Putting Pressure in the Past: Harness Focus and Calm During Your Athletic Performances
By Tom Rohrer, PhD
You’ve probably heard all sorts of sports terms for athletes who are cool under pressure and maintain composure during the most important moments of the game. They’re often said to be “clutch,” “cool-headed,” or to have “ice in their veins.”
Here’s what we mean: Think about a game-winning free throw with two seconds left, or in football, a 50-yard game-tying field goal. In these types of situations, your brain and body need to stay calm and focused.
In fact, all sports and athletic competitions are a series of situations where the pressure is on and a clear mind is essential for success. Many athletes refer to this mental state as “hyperfocus” or “the zone.” Essentially, they are describing situations when the mind/body connection becomes fluid. The following are some classic examples:
- Pressure putts during a round of golf
- Batting with two strikes during a baseball game
- Pitching with a 3-2 count
- Striking a one-timer in hockey
- An important volley during a tennis match
- Battling through a side stitch in track and field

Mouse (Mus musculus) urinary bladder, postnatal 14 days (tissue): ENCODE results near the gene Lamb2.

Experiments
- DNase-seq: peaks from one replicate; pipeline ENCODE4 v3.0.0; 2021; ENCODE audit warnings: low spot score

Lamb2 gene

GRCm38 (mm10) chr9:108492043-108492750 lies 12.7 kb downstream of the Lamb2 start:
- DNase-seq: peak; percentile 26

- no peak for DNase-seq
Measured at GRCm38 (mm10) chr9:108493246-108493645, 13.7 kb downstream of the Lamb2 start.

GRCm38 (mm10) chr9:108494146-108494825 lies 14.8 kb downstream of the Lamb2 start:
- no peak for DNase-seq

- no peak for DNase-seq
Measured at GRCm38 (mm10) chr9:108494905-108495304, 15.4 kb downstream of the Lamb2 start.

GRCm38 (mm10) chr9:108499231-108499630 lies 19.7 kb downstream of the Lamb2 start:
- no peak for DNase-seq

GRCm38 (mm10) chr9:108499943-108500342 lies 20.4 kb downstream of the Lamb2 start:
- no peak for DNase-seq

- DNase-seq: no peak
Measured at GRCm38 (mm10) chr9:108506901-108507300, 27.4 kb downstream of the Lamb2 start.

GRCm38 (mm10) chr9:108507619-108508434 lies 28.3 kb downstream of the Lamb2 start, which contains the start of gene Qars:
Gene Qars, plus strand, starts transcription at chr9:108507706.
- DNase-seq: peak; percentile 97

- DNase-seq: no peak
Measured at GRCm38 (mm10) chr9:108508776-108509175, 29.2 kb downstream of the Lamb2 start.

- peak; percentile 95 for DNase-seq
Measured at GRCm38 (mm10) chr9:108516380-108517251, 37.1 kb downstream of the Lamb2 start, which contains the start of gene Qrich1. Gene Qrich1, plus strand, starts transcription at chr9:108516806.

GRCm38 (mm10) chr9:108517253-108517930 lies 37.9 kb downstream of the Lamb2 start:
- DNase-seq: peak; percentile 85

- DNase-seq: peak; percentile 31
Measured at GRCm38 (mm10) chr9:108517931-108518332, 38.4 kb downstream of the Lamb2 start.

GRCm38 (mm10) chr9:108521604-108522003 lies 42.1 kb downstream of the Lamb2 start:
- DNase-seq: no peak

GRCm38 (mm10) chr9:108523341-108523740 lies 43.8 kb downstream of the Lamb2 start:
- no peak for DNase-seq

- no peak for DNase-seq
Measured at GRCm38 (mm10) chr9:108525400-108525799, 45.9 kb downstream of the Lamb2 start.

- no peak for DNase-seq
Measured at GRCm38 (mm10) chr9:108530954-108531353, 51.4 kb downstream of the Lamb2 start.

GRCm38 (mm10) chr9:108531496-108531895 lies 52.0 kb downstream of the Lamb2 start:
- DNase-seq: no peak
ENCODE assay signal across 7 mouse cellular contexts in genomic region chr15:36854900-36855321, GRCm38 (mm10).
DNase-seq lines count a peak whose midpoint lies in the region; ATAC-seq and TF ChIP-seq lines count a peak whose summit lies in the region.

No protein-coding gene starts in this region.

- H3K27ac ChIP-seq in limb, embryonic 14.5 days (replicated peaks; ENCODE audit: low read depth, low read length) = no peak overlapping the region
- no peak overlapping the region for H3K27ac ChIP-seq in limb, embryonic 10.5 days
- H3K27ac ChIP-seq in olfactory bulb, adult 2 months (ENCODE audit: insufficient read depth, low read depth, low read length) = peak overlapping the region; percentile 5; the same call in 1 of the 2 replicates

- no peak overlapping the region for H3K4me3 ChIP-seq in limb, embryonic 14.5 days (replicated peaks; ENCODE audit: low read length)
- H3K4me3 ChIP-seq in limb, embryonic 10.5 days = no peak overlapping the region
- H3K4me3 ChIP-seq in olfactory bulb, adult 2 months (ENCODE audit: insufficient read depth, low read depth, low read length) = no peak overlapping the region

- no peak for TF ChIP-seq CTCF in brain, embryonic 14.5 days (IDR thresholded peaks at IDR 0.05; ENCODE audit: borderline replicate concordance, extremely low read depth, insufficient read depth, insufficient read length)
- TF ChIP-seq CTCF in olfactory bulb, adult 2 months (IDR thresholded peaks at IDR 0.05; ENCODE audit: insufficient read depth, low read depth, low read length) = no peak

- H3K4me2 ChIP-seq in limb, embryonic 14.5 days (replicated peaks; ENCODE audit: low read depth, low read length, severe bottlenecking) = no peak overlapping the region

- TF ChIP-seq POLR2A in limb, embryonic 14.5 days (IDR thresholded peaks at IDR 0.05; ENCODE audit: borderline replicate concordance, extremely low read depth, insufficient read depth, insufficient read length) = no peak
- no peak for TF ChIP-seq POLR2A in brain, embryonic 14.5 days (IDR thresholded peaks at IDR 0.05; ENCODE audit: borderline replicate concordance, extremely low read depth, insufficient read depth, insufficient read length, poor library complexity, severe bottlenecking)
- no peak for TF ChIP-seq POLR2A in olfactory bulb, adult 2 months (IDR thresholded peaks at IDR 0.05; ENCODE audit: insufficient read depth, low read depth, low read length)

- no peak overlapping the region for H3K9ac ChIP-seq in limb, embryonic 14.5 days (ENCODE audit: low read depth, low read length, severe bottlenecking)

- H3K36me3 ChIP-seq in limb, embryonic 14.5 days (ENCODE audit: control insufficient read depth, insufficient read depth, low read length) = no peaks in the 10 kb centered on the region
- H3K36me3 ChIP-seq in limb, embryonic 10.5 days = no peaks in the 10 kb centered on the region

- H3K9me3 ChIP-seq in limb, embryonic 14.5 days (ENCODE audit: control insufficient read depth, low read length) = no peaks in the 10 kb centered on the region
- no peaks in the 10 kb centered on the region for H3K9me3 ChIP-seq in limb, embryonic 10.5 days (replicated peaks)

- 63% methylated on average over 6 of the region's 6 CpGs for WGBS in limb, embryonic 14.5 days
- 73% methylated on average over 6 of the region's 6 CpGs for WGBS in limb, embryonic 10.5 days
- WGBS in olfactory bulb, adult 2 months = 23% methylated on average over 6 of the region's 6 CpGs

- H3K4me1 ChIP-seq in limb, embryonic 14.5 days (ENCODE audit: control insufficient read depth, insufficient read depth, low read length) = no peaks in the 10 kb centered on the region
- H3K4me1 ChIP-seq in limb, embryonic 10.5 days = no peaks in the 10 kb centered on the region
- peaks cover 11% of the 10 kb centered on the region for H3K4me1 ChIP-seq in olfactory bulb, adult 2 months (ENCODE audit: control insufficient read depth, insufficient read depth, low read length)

- Maintaining your pace during a swimming meet
Are you an athlete looking to improve your performance during tense game-time situations like these? Perhaps you’ve found yourself floundering when the game gets close, or maybe you are someone who has always been cool under pressure and are looking to maintain your high-level performance.
If this sounds like your situation, you are probably wondering how you can practice the skill of focusing. Is it possible to train your brain to be totally “in the zone?” The answer is a resounding, “Yes!”
At the Brain & Body Performance Center, Mental Performance Consultant Tom Rohrer, Ph.D, has worked with numerous athletes of all skill levels to improve their performance during high-stress athletic activities by helping them learn how to find a level of increased focus often called “the zone.”